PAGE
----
Leon Polk Smith, the Mid Century Modern artist who gave us hard-edged painting is known for his bold use of color and geometry. The artist grew up in Oklahoma and identified as Cherokee, though he did not do so publicly until late into his career. Still, the Heard Museum’s exhibition explores the question of how his work was inspired and shaped by Native American culture and identity.
Hiding in Plain Sight
Leon Polk Smith’s words kick the exhibition off and serve as the launching point for the exploration of his work through the lens of Native American culture. As the exhibition catalogue names right away, however, the story is complicated. Smith self-identified as Cherokee but was not, so far as we know, enrolled as a citizen of the Cherokee Nation, and he did not claim his Native American identity publicly until 1996.
Still, Heard Museum director David M. Roche writes in the Foreword to the exhibition catalogue, “Museums do not decide who is Indigenous. In working closely with tribes and Indigenous artists, curators, and scholars for more than ninety years, the Heard Museum considers identity as a spectrum.” Even with the complexity around the issue of identity, exploration of Native American influence on Smith’s work proves fruitful.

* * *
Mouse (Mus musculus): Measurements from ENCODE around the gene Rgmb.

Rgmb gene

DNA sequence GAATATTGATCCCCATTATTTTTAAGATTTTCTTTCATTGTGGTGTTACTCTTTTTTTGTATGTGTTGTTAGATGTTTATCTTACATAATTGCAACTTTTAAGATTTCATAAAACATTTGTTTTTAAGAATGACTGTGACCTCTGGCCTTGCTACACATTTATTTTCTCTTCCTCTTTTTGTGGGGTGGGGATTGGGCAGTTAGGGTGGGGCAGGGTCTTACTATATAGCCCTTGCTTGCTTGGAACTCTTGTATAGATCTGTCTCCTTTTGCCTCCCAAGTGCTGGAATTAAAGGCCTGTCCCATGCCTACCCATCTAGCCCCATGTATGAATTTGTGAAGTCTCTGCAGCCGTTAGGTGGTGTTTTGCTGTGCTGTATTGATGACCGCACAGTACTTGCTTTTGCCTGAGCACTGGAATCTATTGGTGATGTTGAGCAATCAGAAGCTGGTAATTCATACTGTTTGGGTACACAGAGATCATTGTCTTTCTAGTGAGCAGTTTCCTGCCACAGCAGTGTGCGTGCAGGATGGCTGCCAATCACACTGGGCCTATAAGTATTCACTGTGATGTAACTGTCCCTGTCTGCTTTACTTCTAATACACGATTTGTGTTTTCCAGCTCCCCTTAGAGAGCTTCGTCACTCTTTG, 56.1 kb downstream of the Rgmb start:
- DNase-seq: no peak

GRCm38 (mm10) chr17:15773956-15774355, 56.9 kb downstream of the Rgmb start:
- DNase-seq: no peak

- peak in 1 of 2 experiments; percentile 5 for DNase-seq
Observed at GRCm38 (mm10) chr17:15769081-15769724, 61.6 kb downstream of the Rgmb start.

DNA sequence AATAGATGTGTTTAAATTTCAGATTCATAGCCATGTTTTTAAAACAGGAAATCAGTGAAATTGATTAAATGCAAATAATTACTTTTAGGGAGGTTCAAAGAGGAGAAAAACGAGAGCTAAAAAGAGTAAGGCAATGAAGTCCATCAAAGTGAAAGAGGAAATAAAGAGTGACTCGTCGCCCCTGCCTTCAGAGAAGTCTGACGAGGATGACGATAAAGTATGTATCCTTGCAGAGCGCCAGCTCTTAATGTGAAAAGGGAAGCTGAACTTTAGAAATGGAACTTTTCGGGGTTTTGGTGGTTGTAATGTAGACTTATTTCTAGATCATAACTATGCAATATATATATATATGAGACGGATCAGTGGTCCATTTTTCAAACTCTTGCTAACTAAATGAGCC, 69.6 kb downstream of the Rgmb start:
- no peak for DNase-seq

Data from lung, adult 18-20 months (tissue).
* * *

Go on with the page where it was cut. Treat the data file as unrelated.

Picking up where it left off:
The exhibition displays Smith’s work alongside Indigenous art and artifacts allowing viewers to recognize the affinities. Take, for instance, the Comanche Shield and Cover above, which is representative of what Smith would have encountered in his native Southwest. Compare to Smith’s vibrant color and the implied circular shape in Constellation Yellow-Blue-Violet (below).
The exhibition opened on February 4, 2021 and will continue until May 31 at the Heard Museum in Phoenix, Arizona. If you can’t make it to Phoenix, you can purchase the catalogue, with essays and images of the artwork, at Heard’s website.
Another influence on Leon Polk Smith was Piet Mondrian. Read about Mondrian’s Red Blue Chair here, with a museum curator as your guide.